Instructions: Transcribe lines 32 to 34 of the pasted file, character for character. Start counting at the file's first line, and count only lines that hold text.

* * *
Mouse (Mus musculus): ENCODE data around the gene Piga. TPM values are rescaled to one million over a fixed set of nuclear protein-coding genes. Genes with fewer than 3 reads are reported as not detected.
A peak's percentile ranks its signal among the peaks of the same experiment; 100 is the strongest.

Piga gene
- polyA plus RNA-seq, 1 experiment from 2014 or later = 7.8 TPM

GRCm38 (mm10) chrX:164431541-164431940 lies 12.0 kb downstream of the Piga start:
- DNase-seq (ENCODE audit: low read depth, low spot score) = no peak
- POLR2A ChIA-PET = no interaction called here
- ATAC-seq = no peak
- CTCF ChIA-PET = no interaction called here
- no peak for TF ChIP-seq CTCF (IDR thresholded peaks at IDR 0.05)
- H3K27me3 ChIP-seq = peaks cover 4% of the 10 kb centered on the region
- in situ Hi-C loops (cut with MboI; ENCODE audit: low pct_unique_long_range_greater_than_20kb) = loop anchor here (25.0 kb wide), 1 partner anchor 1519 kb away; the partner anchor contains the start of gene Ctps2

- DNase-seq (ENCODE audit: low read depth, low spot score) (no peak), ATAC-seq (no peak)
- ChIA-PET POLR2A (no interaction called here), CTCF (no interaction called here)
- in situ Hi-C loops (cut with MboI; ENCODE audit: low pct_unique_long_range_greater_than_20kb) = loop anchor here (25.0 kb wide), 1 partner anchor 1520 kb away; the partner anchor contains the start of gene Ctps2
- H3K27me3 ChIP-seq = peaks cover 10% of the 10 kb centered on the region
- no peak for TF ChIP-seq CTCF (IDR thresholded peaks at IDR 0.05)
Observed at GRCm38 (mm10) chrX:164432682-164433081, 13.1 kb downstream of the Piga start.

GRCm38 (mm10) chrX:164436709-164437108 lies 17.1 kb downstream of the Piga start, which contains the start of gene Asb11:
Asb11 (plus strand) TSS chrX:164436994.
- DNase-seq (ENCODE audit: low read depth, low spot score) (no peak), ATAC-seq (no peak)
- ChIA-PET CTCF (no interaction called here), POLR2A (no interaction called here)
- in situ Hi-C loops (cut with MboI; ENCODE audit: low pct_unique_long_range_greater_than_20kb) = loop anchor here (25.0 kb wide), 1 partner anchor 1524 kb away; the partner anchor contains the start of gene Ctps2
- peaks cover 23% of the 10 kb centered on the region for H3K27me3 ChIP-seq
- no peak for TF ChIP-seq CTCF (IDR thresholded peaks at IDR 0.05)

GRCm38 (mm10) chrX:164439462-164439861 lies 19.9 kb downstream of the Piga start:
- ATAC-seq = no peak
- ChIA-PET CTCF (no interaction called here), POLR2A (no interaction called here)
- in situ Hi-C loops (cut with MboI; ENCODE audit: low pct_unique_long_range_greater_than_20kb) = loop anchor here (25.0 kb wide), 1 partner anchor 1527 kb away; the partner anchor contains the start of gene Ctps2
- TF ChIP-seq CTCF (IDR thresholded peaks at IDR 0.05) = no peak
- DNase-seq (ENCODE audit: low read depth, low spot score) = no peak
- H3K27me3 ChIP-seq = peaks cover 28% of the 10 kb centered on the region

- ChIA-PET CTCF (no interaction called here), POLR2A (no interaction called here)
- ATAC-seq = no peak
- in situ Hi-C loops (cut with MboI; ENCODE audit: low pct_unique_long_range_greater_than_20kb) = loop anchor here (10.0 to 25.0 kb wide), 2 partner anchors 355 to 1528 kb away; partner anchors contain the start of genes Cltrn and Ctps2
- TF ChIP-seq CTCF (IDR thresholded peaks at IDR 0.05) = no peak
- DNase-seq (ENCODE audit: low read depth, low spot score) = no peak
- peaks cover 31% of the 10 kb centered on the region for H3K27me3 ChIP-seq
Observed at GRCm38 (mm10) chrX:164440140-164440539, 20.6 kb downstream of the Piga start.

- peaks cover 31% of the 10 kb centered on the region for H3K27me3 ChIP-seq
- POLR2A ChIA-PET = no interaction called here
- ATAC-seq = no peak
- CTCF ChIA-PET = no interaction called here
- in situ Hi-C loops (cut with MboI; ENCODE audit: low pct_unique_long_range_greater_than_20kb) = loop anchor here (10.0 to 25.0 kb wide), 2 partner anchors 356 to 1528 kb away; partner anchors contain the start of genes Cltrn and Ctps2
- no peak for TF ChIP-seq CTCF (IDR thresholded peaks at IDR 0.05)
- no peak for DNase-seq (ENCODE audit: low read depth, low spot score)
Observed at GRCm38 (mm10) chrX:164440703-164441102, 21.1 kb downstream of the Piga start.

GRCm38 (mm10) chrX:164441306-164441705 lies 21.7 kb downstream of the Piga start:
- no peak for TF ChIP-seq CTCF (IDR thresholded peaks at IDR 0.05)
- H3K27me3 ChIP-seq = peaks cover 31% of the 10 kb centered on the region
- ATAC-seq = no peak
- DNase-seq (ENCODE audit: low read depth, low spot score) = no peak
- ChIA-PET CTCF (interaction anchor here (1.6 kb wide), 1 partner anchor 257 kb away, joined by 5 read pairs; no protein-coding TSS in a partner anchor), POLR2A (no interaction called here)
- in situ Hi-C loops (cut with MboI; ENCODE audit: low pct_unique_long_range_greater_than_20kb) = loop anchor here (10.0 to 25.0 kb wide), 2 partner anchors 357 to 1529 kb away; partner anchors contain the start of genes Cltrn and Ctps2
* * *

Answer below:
- H3K27me3 ChIP-seq = peaks cover 28% of the 10 kb centered on the region

- ChIA-PET CTCF (no interaction called here), POLR2A (no interaction called here)
- ATAC-seq = no peak